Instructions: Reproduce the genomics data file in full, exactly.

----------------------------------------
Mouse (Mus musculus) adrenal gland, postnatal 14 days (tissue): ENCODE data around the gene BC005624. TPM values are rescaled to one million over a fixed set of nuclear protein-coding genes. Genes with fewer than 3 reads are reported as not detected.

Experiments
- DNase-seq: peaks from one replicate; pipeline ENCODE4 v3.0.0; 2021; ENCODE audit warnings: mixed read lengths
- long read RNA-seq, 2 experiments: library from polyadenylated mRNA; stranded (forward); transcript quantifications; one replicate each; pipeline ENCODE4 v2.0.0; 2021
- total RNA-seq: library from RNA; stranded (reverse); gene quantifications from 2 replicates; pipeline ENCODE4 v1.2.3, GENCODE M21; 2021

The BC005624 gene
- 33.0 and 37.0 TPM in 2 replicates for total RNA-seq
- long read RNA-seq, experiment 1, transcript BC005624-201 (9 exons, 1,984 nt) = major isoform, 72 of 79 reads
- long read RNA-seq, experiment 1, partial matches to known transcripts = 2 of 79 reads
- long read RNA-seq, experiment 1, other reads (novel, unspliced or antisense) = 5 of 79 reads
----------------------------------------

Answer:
Mouse (Mus musculus) adrenal gland, postnatal 14 days (tissue): ENCODE data around the gene BC005624. TPM values are rescaled to one million over a fixed set of nuclear protein-coding genes. Genes with fewer than 3 reads are reported as not detected.

Experiments
- DNase-seq: peaks from one replicate; pipeline ENCODE4 v3.0.0; 2021; ENCODE audit warnings: mixed read lengths
- long read RNA-seq, 2 experiments: library from polyadenylated mRNA; stranded (forward); transcript quantifications; one replicate each; pipeline ENCODE4 v2.0.0; 2021
- total RNA-seq: library from RNA; stranded (reverse); gene quantifications from 2 replicates; pipeline ENCODE4 v1.2.3, GENCODE M21; 2021

The BC005624 gene
- 33.0 and 37.0 TPM in 2 replicates for total RNA-seq
- long read RNA-seq, experiment 1, transcript BC005624-201 (9 exons, 1,984 nt) = major isoform, 72 of 79 reads
- long read RNA-seq, experiment 1, partial matches to known transcripts = 2 of 79 reads
- long read RNA-seq, experiment 1, other reads (novel, unspliced or antisense) = 5 of 79 reads